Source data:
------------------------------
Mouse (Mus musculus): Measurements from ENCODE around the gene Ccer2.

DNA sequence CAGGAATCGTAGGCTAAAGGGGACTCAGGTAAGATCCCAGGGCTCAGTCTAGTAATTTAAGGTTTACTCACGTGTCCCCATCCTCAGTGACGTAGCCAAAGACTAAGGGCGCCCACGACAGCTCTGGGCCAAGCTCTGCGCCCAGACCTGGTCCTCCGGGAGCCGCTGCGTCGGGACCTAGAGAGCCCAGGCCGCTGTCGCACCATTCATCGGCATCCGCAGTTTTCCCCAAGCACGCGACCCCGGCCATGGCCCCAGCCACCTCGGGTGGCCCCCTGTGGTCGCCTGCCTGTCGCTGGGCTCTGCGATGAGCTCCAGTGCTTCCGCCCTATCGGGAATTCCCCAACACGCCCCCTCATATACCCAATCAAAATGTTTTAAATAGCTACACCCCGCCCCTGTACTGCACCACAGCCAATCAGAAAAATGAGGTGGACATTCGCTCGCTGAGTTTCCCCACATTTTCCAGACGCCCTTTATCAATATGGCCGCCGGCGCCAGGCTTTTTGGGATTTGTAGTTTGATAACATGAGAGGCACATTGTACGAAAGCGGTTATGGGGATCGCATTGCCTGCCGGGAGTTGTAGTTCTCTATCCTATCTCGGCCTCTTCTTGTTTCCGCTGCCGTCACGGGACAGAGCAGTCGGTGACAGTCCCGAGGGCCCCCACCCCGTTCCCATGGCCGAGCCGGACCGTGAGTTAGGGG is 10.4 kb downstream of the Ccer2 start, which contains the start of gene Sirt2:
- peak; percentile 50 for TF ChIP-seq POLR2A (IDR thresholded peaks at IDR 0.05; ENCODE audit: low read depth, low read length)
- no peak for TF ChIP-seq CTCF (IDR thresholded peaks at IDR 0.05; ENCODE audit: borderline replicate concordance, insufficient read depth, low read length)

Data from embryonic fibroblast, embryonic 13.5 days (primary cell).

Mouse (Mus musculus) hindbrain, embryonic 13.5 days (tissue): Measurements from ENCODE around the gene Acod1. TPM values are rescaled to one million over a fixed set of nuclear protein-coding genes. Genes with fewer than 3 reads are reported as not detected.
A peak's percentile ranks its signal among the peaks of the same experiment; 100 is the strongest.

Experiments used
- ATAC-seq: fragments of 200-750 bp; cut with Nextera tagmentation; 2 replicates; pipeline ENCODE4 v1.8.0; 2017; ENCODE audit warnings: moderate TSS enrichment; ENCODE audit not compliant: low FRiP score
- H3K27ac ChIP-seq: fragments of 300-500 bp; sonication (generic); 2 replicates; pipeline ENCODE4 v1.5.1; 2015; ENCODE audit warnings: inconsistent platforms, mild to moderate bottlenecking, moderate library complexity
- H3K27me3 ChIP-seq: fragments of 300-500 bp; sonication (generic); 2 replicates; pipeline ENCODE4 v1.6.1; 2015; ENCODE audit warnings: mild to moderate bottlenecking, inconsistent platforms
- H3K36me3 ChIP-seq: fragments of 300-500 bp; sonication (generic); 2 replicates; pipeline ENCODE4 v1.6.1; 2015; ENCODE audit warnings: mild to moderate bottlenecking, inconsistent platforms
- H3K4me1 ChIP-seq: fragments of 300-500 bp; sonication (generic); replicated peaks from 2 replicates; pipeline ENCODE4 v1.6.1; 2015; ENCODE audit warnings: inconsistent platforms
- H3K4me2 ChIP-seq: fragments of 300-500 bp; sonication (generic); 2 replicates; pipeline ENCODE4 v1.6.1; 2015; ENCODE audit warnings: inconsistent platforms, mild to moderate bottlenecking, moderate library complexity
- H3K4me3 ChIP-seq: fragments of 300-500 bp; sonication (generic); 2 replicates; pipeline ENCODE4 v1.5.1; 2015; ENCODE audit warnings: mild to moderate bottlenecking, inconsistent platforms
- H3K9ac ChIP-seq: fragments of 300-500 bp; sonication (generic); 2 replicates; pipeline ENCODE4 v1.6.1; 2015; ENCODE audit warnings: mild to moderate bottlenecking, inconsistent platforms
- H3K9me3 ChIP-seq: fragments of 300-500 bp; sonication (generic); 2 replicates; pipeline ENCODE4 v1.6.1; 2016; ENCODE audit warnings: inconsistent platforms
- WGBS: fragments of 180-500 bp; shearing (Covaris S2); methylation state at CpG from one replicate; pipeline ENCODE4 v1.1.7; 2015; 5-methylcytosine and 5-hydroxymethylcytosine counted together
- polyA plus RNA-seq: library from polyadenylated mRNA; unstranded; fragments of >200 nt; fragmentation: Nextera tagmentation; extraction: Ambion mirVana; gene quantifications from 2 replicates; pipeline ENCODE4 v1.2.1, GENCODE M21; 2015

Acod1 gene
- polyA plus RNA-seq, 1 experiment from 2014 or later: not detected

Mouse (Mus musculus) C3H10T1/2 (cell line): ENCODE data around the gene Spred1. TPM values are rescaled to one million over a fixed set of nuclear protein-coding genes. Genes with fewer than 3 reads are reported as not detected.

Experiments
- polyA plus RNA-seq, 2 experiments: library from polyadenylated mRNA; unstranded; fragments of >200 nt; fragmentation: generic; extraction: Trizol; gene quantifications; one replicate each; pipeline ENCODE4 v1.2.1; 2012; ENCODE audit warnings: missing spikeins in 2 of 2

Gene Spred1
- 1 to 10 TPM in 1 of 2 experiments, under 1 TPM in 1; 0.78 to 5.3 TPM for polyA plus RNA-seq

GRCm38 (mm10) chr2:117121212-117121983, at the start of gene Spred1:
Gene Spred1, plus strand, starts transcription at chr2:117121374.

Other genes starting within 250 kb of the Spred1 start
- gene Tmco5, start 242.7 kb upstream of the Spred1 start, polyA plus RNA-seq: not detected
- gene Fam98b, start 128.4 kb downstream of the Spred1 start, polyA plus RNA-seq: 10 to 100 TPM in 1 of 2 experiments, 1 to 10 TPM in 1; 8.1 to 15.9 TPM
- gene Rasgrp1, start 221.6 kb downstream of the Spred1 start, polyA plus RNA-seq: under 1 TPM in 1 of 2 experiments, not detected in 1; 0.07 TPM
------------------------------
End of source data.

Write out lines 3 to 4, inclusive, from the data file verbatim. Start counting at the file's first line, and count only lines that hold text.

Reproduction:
- peak; percentile 50 for TF ChIP-seq POLR2A (IDR thresholded peaks at IDR 0.05; ENCODE audit: low read depth, low read length)
- no peak for TF ChIP-seq CTCF (IDR thresholded peaks at IDR 0.05; ENCODE audit: borderline replicate concordance, insufficient read depth, low read length)